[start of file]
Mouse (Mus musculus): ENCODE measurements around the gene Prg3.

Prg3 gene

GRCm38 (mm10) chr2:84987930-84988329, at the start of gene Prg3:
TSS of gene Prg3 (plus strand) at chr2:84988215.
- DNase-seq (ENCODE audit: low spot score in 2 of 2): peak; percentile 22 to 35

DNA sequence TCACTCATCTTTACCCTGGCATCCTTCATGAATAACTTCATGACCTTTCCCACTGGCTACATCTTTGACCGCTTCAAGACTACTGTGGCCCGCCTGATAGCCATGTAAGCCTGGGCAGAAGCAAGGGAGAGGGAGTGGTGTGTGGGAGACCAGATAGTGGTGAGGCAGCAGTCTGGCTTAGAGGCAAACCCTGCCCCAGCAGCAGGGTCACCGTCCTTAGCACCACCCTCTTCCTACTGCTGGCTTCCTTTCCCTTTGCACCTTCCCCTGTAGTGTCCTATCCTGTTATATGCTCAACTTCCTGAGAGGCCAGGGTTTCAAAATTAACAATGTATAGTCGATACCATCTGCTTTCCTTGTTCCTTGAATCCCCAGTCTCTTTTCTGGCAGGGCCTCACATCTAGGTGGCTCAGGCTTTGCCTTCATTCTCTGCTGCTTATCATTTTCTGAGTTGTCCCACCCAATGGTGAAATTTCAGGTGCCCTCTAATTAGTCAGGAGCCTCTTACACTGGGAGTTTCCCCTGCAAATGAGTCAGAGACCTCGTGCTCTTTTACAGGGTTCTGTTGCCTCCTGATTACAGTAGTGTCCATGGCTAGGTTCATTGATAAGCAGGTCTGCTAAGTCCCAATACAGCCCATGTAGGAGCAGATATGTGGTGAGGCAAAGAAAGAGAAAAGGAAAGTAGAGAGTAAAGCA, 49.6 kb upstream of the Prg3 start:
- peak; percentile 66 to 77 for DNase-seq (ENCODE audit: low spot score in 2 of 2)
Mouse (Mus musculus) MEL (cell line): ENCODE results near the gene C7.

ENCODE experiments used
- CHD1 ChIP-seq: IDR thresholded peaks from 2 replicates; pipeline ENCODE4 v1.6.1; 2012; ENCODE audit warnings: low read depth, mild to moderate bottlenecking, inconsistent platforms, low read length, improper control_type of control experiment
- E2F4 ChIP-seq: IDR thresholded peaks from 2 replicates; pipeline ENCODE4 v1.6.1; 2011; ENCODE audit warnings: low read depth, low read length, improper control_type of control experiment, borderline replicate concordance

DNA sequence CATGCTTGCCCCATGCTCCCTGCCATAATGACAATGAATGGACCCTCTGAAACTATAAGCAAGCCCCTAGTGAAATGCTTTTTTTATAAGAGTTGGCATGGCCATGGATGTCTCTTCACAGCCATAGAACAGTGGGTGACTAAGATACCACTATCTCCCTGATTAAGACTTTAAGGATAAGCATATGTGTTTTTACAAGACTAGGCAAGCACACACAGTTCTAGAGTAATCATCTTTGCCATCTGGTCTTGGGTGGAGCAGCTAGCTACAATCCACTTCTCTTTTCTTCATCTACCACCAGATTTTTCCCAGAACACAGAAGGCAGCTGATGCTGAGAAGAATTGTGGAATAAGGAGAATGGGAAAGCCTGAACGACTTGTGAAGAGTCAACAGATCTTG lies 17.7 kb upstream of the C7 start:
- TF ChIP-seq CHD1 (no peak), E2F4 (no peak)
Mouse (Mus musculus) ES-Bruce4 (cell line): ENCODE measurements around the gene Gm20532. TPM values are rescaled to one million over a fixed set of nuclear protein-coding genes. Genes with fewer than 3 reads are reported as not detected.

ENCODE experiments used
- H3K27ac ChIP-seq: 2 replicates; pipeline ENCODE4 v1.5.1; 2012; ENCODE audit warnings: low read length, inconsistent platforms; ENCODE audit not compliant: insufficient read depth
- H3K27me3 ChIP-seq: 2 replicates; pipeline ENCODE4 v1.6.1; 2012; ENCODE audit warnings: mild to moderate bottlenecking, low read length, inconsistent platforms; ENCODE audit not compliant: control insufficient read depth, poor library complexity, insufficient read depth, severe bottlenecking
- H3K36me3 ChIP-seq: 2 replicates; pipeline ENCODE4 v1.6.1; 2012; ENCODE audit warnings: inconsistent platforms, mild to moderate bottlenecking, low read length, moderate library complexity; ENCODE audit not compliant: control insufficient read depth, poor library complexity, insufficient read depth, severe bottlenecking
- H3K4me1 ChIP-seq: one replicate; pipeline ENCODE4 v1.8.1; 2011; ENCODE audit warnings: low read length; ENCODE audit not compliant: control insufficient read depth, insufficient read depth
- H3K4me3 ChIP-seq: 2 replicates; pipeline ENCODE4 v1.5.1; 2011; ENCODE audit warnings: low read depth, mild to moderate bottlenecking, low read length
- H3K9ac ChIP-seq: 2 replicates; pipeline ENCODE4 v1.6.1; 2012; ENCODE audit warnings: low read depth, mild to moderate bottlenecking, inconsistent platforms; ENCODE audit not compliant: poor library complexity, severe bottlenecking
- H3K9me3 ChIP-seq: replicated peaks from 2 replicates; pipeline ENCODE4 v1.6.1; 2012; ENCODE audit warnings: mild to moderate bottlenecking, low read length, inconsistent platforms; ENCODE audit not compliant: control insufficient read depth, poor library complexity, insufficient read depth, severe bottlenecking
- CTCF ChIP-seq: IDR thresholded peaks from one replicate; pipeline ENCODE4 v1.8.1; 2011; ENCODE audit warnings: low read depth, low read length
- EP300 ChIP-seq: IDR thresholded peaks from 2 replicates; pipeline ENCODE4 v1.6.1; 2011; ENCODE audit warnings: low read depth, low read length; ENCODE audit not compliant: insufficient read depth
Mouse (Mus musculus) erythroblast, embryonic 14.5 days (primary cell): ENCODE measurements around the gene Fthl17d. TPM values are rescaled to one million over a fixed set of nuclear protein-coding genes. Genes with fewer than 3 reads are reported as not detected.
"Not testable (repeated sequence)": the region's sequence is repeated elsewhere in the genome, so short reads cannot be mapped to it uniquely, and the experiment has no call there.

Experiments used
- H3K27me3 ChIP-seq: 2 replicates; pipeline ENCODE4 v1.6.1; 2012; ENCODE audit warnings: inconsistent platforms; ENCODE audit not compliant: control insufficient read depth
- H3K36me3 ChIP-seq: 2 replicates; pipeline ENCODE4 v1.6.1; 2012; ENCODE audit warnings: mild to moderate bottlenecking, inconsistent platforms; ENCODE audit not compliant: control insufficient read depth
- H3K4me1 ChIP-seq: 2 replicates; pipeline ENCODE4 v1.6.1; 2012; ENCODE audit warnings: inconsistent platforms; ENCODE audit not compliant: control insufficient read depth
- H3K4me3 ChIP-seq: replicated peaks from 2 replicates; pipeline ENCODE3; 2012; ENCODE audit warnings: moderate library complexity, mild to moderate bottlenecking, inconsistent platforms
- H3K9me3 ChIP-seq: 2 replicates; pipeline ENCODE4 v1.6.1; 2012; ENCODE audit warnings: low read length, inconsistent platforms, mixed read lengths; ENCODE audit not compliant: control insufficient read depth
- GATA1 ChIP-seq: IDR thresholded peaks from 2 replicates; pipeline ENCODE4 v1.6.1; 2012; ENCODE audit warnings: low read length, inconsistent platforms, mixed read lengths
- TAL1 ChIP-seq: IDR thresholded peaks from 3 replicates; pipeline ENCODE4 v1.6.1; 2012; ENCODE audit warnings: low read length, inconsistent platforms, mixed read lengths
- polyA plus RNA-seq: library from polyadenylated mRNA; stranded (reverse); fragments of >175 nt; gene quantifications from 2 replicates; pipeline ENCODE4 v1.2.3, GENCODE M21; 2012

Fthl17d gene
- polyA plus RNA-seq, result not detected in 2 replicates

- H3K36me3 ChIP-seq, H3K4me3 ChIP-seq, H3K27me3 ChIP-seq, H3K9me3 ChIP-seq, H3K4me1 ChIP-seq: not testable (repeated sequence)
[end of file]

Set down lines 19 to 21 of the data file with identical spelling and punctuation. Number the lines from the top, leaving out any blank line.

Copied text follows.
- H3K4me1 ChIP-seq: one replicate; pipeline ENCODE4 v1.8.1; 2011; ENCODE audit warnings: low read length; ENCODE audit not compliant: control insufficient read depth, insufficient read depth
- H3K4me3 ChIP-seq: 2 replicates; pipeline ENCODE4 v1.5.1; 2011; ENCODE audit warnings: low read depth, mild to moderate bottlenecking, low read length
- H3K9ac ChIP-seq: 2 replicates; pipeline ENCODE4 v1.6.1; 2012; ENCODE audit warnings: low read depth, mild to moderate bottlenecking, inconsistent platforms; ENCODE audit not compliant: poor library complexity, severe bottlenecking